1. I don’t have a problem with the comiXology (that’s how they spell it? ugh.) thing at all. AT ALL. I think it’s crazy that DH is sticking with their own app, and that’s a large part of why I have yet to bother with digital myself. (Well, that and not having a tablet. And wanting to support my very nice comic shop. Okay, lots of reasons.) It’s JUST the cover thing. But if Marvel as cheap as you say, well. I’m sure they’ll phase out the DH versions over time as they republish in print.

  2. If I remember correctly – and chances are that I don’t -, Randy Stradley commented on the whole re-issue situation a while back, saying that if Marvel wanted to publish Dark Horse’s Star Wars comics they would have to buy the necessary art from Dark Horse because owning the license is one thing, but owning the actual comic art is a different matter entirely. So maybe this isn’t as cheap or dubious as it looks and they actually paid more or less good money for it.
    Plus: If there’s one thing Marvel seems to be particularly passionate about, it’s cover art. Once every issue has its 1138 variant covers, I’m sure they’ll start working on new art for the Dark Horse stuff. ;-)

    1. Yeah, I’m wondering about the ownership issue of, in this case, basically scans of the original cover artwork, sans text. Because wouldn’t Lucasfilm have, if not own those? Interiors tend to be more processed (coloring, lettering, etc.) by the company/creative team so I could see that being a different thing, whereas a cover seems to usually be a solo endeavor, at least in the case of the painted stuff.

      Hell, maybe they actually paid Dark Horse for all the cover designs/typography and it’s moot.

      1. DH comics cover art has appeared in other places – regular print books and trading cards come to mind. So I’m guessing Lucasfilm had access to scans at the very least. I would hope that they own them but *waves hands* contract stuff.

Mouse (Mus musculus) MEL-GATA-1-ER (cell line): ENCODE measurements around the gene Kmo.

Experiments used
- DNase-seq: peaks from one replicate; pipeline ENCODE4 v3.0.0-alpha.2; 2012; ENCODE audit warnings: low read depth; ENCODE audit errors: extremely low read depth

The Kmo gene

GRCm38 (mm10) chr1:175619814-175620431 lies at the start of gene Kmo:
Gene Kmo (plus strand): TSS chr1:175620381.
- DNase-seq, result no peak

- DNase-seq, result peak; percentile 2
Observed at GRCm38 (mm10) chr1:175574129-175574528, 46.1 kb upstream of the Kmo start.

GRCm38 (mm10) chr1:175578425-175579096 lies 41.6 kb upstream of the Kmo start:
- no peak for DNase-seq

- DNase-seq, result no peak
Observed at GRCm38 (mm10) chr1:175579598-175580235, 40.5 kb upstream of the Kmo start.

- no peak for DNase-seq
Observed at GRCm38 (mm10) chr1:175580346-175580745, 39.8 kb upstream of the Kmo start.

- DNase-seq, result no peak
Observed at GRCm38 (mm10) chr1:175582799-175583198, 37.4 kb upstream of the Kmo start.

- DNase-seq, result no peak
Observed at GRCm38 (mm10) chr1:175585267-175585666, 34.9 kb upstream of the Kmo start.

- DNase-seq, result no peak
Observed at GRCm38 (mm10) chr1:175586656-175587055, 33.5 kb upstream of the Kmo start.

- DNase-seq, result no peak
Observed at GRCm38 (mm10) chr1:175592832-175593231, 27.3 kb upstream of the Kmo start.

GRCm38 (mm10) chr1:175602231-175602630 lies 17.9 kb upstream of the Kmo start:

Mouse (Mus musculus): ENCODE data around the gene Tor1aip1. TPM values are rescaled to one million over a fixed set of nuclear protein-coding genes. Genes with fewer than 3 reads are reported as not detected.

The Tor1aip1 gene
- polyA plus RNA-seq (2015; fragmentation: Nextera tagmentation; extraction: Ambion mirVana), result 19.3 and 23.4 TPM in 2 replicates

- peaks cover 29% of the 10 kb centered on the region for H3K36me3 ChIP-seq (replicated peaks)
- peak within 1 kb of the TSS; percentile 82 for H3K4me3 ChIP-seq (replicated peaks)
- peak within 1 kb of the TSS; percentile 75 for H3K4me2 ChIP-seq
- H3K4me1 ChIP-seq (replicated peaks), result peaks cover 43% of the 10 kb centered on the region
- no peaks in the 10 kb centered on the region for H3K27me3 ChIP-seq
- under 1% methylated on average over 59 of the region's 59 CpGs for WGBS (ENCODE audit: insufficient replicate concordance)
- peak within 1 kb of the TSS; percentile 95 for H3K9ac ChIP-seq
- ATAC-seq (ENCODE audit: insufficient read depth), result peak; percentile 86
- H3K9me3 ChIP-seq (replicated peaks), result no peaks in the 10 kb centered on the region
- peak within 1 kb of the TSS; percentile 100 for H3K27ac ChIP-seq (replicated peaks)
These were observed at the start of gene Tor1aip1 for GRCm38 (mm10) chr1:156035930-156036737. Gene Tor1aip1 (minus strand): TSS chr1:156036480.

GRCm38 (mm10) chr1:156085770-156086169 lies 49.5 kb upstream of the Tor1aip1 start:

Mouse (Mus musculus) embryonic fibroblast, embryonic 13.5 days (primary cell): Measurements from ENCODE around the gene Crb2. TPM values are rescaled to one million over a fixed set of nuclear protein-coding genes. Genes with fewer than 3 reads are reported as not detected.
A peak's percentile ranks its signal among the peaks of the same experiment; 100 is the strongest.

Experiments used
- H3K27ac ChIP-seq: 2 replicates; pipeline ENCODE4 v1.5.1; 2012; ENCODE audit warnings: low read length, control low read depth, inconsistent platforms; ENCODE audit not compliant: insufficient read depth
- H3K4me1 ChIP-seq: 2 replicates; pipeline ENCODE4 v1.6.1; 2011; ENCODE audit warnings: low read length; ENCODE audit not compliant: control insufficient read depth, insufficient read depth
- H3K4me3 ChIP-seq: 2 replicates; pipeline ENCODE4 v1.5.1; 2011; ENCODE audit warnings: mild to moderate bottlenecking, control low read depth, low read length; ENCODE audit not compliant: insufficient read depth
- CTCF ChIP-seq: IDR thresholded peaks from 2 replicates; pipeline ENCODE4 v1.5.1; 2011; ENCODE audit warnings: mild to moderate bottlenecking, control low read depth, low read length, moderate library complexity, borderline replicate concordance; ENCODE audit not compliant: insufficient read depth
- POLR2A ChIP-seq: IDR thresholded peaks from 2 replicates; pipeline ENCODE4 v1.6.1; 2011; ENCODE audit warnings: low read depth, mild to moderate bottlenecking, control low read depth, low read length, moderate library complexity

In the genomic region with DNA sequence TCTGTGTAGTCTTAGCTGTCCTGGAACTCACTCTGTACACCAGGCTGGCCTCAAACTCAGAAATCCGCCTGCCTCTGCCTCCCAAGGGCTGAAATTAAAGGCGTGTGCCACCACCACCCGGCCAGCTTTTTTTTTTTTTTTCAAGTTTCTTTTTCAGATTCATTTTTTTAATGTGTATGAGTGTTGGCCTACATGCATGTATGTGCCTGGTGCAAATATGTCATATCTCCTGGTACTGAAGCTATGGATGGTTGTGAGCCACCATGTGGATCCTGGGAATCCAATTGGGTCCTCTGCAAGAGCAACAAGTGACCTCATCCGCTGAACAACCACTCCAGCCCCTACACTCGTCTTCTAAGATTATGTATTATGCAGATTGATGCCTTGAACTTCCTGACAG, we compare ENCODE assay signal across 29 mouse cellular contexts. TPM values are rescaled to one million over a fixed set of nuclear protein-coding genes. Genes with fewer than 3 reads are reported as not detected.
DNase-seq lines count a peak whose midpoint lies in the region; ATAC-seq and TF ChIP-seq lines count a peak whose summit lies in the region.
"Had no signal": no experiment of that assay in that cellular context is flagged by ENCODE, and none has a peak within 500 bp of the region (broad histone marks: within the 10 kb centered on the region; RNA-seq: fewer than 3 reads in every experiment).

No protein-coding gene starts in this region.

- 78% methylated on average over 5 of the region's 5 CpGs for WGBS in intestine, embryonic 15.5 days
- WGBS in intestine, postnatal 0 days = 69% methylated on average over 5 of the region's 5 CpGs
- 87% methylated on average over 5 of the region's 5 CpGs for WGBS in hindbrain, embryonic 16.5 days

To me, it does look super cheap and skeevy to just reprint the cover art and composition wholesale without any other kind of treatment.

      2. My understanding is that Lucasfilm Licensing own *all* IP rights for any Star Wars licensed product: meaning that LfL can re-issue any IP right to another publisher at any time. For written work, novels and comics, IP rights was held under the LucasBooks department of LfL. So when Disney purchased Lucasfilm in 2012 they took full ownership of all IP rights and, as far as I’m aware, can re-publish any Star Wars book or comic at anytime. So, the idea of Marvel having access to *all* of Dark Horse’s Star Wars material, both covers and content, shouldn’t be surprising.

        Remember that the first re-published Star Wars material by Disney was e-book versions of stories first published by Scholastic: the Life & Legends series such as The Rise and Fall of Darth Vader by Ryder Windham was re-issued by Disney as e-books back in May last year, while the Jedi Quest series by Jude Watson was released in e-book in September – these were re-published using original covers but with Disney logo replacing Scholastic’s on the cover.

        Interestingly though for US fans would to see Marvel and/or Disney publishing material never published in the US, eg Titan UK’s original short comic stories that were never re-issued in the US.

        1. Indeed, and that’s not at all what I’m objecting to here, just the shadiness of reusing cover designs (not the art, just the typography/layouts.)

          I never noticed the Scholastic stuff because I don’t really pay attention to the kid books, period – but recalling those covers, it seems a lot less blatant than this. (The omnibuses particularly.)

    2. I’m hoping they paid more good money for it. and if so, then they’re free to pump it all out to try to recoup their investment. sure it looks skeevy using the DH covers – not just art, but things like the Omnibus lettering. but as aaron says, i’m sure they’ll eventually make their own covers as they keep printing out things in Epic Collection format.

  3. Music albums are reissued by different record companies all the time and they usually keep the cover art the same. Most consumers don’t even notice.

Comments are closed.